1 hour ago
Saturday, 8 October 2011
Two things that make me seethe - but I say nothing, while boiling inside.
When I was young this was considered to be one of the heights of bad manners, disrespectful to anyone who might want to sit down in that place, even if that person was not yet on the scene. If this uncouth habit was done at all it was only by unthinking youngsters who could be guaranteed to be told off by nearby or passing adults - and certainly by train conductors and inspectors. Now everyone does it, irrespective of age - leaving me to just sit there, trying to bury myself in a book but my mind not on it, while my blood pressure rises and rises. I know that if I said anything I'd almost certainly be ignored, told to "Go away!" or laughed at or even be set upon. Train staff themselves, passing through, hardly ever seem to care. It wouldn't be quite so bad (though still bad enough), if the seats were bare wood or plastic or metal, something which could be easily wiped clean. But they are invariably upholstered with some kind of fabric which retains the dirt and would need professionally cleaning to get it out. Very occasionally one might see the 'offender' taking their shoes off or, better still, placing their shod feet on a newspaper spread out on the seat. That I can live with, though it is very rare.
I can't help wondering if in their homes they place their shoes on chairs, settees etc. Actually on TV I see that nowadays they do indeed do that - even sometimes raising their shoes onto beds, for crying out loud! I can fully understand that such people might not respect others whom they live with. That's their own business. But in public places I was brought up to assume that the other person, even if a total stranger, was automatically entitled to respect. To my mind, putting shoes on seats where other members of the public may sit, categorically flouts that. Just what is society coming to?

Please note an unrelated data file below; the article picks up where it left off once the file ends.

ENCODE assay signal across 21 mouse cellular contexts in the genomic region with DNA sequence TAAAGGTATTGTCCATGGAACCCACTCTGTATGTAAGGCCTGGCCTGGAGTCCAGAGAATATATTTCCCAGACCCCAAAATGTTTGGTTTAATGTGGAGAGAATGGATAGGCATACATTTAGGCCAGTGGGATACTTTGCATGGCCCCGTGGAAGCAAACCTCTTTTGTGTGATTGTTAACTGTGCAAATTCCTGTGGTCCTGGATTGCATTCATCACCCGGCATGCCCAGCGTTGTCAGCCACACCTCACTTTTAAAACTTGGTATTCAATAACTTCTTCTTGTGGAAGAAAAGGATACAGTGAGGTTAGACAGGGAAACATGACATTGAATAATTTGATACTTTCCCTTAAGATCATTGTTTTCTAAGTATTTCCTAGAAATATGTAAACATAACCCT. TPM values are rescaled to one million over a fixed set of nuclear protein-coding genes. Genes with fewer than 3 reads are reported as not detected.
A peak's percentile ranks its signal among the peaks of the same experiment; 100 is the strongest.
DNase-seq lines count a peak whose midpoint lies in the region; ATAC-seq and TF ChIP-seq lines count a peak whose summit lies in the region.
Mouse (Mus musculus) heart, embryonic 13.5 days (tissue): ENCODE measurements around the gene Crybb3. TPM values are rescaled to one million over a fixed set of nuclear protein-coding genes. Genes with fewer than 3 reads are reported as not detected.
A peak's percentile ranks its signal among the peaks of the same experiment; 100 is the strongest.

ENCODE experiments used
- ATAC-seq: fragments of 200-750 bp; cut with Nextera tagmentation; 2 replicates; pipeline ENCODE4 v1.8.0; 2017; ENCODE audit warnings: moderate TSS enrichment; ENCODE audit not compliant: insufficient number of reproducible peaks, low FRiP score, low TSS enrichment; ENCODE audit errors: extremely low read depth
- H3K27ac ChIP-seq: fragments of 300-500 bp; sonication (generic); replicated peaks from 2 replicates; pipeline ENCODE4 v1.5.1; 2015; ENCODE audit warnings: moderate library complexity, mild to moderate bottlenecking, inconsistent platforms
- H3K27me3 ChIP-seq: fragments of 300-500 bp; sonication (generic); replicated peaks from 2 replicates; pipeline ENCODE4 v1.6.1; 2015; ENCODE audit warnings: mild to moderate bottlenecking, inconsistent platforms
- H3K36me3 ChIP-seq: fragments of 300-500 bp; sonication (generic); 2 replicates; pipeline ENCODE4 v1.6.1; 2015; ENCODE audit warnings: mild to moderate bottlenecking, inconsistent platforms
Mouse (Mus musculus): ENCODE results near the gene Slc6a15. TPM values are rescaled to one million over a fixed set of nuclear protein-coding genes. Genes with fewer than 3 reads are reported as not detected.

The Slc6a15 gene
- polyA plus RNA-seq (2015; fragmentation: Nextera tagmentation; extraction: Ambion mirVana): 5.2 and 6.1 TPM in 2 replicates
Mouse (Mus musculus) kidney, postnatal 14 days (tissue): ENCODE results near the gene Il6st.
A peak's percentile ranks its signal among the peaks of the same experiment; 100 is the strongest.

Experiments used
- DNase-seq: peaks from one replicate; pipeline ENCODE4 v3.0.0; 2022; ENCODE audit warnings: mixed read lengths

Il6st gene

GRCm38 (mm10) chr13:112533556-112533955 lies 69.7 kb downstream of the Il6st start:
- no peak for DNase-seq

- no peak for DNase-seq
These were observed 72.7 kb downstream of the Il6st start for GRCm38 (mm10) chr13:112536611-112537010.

It must be a good 20 years ago when I stopped using these environment-damaging items for shopping, turning to re-useable cloth bags. Yet even now, despite ALL the publicity, every time I go to a supermarket, most of the customers in the queue at the cash till ahead of me are using several bags. I've recently counted one person using no less than TEN! And they can't be re-using them - they just cannot be!. Each time they go to the shops they'll ask for more - and more - and more - as though using these receptacles is an essential part of shopping procedure.
I've heard that each of these bags can take anything from 200 to 1,000 years to degrade. A statistic that brought it home only last week was that in Wales alone (population 3 million), where it has been decided to put an insultingly lowly price of 5 pence per bag, around 400 million of these bags are used every single year. Of course there are the predictable vociferous complaints about this levy - "nanny state", "personal choice" etc.- as though there's no such thing as community responsibility, or that it should at be an 'option'.
We've all seen the dire damage these polluting items can do to wild life, both animal and plant-life - and the hideously painful and slow death they can mean to those of the former who ingest them thinking that they are food. But even if the users aren't moved by this I would have thought that at least that they'd be concerned about the damaging effects they are leaving to future generations - and to their very own children and grandchildren in particular. But no, it doesn't occur to them. Even if it did, they don't even seem to care!
I find the same as with climate change. Even though I say it myself, it seems remarkable that so many of those with greatest concern for the future are those who are without children of their own. Not every single one, I grant, but certainly those I've known and worked with who do have children are the ones most likely to laugh off such concerns.
Maybe I just ought to accept that my attitudes on the two matters above are conclusive proof that I'm really an old-fashioned, wingeing and crusty fuddy-duddy. Oh well, maybe there won't be too long to wait before I'm finally 'out of it' for good . But if there is an after-life, and on the carrier bag issue especially, I'm still likely to be biting my nails as I look down and see what's going on.